TITLE: Mardi Gras Krewe Officer Masks
TYPE: face masks
GENERAL REGION: North America
COUNTRY: United States of America
SUB-REGION: New Orleans, Louisiana
ETHNICITY: Mixed
DESCRIPTION: Pair of Mardi Gras Krewe Officer Masks
MAKER: Unknown
CEREMONY: Mardi Gras
AGE: 1950s
MAIN MATERIAL: dyed satin cloth
OTHER MATERIALS: linen; adhesive; stitching

In Catholic practice, Mardi Gras (“Fat Tuesday”) is the last day of celebration of Carnival before the fasting period of Lent. In the United States, the holiday is nowhere more vigorously celebrated than in New Orleans, Louisiana. There, a two-week Carnival season terminating on Mardi Gras is celebrated with parades composed of elaborate costumes and masks, floats, marching bands, all organize by private “krewes” composed of public-spirited citizens dedicated to preserving the Mardi Gras tradition. Krewes tend to have a fairly constant structure of officers, who frequently ride horseback in handsome costumes and draped masks, float riders who chuck “throws,” or small gifts such as plastic beaded necklaces, toys, or mementos (usually with the krewe’s name and insignia) into the cheering crowds, and a guest “king” and “queen” of the krewe.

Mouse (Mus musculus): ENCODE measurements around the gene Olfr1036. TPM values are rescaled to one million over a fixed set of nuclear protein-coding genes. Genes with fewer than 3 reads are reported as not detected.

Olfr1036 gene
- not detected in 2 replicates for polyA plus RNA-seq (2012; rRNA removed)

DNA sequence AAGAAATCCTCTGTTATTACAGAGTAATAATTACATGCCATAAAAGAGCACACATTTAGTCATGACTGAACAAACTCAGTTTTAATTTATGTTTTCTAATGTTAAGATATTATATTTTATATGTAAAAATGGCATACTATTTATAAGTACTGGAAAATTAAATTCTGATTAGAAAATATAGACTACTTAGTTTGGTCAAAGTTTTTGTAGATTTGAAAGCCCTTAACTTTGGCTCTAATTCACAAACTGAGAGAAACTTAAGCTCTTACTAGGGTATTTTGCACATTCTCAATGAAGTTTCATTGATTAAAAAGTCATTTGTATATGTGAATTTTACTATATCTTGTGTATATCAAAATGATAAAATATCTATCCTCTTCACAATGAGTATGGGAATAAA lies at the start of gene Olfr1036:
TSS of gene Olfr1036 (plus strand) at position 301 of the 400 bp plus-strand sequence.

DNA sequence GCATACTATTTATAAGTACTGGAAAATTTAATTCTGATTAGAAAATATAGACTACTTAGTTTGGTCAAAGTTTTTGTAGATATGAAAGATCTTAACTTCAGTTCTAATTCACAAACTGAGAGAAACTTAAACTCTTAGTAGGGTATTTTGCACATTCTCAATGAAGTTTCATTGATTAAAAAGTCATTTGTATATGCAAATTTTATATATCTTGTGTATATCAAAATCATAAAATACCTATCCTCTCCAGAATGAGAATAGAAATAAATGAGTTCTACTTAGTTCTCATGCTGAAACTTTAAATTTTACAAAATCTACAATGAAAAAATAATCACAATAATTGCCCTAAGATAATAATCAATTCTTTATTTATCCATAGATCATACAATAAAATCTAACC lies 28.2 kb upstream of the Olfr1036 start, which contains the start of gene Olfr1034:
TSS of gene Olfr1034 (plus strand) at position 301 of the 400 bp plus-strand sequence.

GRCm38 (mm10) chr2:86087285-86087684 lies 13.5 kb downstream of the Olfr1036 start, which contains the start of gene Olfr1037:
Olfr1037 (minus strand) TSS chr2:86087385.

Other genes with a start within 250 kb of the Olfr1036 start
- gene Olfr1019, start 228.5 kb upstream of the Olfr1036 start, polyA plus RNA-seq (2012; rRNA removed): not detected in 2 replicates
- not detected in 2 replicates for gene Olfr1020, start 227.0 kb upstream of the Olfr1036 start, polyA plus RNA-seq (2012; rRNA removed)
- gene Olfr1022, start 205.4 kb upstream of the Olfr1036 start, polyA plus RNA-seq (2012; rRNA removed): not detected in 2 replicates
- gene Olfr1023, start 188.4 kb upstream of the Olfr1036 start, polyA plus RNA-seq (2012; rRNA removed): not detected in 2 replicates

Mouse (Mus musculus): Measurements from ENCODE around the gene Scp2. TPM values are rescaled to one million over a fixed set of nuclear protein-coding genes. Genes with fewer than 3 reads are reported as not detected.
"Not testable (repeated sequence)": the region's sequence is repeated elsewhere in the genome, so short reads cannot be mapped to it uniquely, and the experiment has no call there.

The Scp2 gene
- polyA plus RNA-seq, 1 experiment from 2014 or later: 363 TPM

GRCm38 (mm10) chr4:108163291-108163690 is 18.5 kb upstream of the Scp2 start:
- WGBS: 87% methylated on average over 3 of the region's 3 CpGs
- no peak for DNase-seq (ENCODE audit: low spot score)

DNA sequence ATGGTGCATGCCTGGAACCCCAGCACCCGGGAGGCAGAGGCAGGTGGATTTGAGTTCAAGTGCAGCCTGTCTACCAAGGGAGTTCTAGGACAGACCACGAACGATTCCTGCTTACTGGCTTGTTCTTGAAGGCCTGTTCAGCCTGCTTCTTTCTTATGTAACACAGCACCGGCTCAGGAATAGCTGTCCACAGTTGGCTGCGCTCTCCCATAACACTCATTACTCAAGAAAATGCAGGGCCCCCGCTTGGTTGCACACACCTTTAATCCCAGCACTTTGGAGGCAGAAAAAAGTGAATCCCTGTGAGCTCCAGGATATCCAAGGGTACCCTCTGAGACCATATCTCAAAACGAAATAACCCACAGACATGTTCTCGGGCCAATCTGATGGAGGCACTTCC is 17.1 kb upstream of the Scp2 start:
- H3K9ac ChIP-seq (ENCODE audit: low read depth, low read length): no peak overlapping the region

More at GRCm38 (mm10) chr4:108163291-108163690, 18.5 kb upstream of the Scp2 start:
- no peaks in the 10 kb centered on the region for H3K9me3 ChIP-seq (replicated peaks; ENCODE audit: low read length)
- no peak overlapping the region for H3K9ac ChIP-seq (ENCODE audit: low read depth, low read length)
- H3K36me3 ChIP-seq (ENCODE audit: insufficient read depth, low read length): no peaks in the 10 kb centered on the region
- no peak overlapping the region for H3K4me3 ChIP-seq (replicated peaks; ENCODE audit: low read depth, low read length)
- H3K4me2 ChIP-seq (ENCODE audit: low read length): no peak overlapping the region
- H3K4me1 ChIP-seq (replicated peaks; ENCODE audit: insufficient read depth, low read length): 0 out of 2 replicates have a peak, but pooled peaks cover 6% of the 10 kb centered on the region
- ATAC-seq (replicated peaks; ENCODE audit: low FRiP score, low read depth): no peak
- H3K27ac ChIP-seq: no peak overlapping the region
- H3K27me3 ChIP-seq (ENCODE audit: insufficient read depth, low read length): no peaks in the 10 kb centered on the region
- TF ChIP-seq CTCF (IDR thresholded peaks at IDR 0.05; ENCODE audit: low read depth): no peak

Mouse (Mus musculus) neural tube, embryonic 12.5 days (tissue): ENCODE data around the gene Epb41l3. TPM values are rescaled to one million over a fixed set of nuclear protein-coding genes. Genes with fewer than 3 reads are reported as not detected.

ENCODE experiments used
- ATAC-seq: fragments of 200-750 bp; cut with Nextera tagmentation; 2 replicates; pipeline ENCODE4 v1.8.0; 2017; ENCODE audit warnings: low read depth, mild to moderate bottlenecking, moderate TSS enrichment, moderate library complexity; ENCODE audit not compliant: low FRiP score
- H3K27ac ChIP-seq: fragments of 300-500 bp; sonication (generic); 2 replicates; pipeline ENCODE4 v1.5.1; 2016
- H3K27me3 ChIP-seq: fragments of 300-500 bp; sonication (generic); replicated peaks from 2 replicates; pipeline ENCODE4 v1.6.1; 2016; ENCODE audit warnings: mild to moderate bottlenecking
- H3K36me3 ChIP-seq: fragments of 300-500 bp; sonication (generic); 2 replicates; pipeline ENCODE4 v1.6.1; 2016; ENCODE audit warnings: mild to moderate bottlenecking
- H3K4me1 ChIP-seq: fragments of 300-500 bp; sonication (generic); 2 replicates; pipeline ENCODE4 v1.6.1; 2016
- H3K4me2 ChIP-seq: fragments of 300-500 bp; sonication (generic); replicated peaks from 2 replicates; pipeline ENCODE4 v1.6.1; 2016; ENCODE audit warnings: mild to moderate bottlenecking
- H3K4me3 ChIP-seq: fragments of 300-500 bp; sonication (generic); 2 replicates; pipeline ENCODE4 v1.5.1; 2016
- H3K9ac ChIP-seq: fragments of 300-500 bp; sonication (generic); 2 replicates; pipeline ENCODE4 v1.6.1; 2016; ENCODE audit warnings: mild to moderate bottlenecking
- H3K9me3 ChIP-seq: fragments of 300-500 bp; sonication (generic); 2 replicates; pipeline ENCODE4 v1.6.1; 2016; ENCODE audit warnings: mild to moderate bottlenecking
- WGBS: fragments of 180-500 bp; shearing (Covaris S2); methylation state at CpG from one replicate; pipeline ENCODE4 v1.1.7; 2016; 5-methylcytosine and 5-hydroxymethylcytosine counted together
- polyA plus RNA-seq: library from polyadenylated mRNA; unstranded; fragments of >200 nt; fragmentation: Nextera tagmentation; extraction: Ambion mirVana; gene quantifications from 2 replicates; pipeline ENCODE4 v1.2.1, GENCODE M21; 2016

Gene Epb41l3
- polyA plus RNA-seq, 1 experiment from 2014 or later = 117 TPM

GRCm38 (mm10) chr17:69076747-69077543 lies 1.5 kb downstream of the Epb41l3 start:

Mardi Gras in New Orleans is also typically celebrated with formal balls held by the krewes in honor of the king and queen, and to celebrate the season.  Mask wearing among street celebrants is common as well. Traditionally, Mardi Gras masks are made of formed and painted leather, and can represent any character from real life or fantasy.  In modern practice, cheap masks mass manufactured of sequined cloth or paper maché covered in dyed feathers have become common.

These masks are the kind normally worn by officers of the krewe who are charged with organizing the parade every year.  Among the older krewes, the officers ride horses, wearing elaborate headdresses with feathers.  The mask they wear is nearly always a cloth “domino” type mask with a veil over the mouth to allow relatively unimpeded talking and drinking. Other participants, such as float riders and celebrities, may wear similar masks.

In modern times, the masks are usually more elaborately decorated that these, which date from the 1950s.

Click above to watch a short documentary about Mardi Gras in New Orleans, Louisiana in 2019 and 2020.